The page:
In contrast, certain verticals saw a surge in demand, such as pharmaceuticals, for obvious reasons, and there was a 30% spike in demand for paper products. Many process plants saw changes in demand for various items, or pivoted production to meet new needs. For example, Procter & Gamble, 3M, Georgia-Pacific, and ExxonMobil are among the companies that pivoted to produce hand sanitizer, ventilators, or other items. Many companies switched to selling direct to consumers, changing their demands for packaging, so paper and pulp plants had to be flexible in their response.
Maintenance had to be carried out from afar
Process plants needed to cut the number of people on site in order to reduce the spread of infection, but they also needed to monitor equipment and processes 24/7. Control room management proved a particular challenge for many, since they needed to be manned by experienced personnel, but using full strength teams would raise the risks of infection.
In response, plants have considered enabling remote control rooms that allow monitoring from afar and support socially distanced teams. It has become clear to most process manufacturers that digital transformation is no longer optional, and plants need automated tracking and response processes that can be supervised and approved remotely. We have seen an uptick in interest in AI predictive modeling and plant automation, and even plants which already underwent digital transformation are exploring expansion of their solutions.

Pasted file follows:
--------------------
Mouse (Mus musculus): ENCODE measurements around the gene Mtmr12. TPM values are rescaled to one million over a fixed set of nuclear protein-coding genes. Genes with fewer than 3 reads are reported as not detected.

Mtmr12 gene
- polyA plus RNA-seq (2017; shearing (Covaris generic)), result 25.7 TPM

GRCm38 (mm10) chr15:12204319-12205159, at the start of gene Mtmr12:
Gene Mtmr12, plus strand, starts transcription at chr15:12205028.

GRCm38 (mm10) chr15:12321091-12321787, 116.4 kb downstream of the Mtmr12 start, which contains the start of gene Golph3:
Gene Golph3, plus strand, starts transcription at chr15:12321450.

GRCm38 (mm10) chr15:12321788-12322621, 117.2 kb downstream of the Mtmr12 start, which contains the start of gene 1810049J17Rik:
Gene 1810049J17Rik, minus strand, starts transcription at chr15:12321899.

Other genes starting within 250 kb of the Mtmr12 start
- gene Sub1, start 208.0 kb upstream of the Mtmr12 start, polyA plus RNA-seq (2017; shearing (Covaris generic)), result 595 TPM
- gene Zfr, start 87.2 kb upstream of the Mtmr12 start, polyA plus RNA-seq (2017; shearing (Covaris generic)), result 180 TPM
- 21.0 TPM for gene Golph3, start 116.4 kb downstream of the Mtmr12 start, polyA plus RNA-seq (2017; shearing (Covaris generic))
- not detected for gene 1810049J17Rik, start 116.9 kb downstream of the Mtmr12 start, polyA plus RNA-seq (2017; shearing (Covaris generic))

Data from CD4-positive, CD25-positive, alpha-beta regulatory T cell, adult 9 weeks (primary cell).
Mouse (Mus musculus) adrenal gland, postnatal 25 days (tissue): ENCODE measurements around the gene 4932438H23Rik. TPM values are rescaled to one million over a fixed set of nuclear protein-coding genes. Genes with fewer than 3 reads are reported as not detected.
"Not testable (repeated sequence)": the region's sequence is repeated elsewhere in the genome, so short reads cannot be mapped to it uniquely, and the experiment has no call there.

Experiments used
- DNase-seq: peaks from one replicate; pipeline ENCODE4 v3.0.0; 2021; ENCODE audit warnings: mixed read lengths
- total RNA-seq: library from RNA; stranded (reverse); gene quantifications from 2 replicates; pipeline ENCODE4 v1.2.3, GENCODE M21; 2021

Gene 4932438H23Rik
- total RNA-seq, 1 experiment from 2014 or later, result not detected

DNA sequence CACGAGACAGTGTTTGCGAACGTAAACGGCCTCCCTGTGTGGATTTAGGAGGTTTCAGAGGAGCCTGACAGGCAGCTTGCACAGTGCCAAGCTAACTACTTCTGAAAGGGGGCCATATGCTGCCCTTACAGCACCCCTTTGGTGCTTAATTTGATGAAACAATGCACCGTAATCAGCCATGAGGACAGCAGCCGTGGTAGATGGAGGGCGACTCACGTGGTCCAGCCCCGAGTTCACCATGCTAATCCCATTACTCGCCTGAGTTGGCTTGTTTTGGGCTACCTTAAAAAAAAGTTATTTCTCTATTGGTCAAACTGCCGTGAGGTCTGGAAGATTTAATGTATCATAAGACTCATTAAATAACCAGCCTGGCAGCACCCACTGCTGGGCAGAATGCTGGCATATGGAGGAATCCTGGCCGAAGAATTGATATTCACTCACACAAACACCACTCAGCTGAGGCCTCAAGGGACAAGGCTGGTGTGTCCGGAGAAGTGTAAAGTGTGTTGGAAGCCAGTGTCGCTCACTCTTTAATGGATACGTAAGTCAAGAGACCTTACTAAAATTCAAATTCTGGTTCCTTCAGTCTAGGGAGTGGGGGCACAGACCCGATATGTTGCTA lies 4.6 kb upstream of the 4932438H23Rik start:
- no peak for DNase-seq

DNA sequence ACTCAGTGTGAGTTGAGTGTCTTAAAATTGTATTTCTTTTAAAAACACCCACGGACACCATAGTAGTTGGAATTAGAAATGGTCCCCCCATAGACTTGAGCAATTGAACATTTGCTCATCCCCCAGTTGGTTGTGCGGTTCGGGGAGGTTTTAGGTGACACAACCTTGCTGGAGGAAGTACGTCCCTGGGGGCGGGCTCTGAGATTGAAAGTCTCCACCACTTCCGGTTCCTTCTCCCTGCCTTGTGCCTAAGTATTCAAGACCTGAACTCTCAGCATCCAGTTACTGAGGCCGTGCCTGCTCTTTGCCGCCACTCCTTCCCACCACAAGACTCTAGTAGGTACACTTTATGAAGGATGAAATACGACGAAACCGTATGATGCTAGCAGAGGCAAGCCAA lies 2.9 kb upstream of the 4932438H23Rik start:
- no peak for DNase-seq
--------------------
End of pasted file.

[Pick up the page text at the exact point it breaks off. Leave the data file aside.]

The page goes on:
Looking forward: what lies ahead for process plants?
The global coronavirus situation is still very fluid, and plants continue to respond on the fly. 60% of manufacturers said that they are making daily changes. With so much uncertainty about the future economic and work conditions, plants need ongoing flexibility and agility.
“Demand could rapidly change to other products once the present surge is over,” says Craig Resnick, vice president and automation consulting team member at ARC Advisory Group. “In either case, greater manufacturing and supply chain flexibility is needed when sales of certain items go way up unexpectedly, just as it is when they plummet again as demand shifts to other items.”